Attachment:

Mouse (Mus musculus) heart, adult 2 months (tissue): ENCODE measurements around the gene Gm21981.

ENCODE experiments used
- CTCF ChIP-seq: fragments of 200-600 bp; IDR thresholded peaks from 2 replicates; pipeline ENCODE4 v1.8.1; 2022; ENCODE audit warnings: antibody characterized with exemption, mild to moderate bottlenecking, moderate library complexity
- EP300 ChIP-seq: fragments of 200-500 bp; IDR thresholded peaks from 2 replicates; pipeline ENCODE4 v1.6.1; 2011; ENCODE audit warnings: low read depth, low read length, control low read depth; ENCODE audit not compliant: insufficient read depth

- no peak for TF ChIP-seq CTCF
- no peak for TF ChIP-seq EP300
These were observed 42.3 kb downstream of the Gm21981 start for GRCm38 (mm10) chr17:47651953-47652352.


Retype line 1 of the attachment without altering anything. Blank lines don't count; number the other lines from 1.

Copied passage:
Mouse (Mus musculus) heart, adult 2 months (tissue): ENCODE measurements around the gene Gm21981.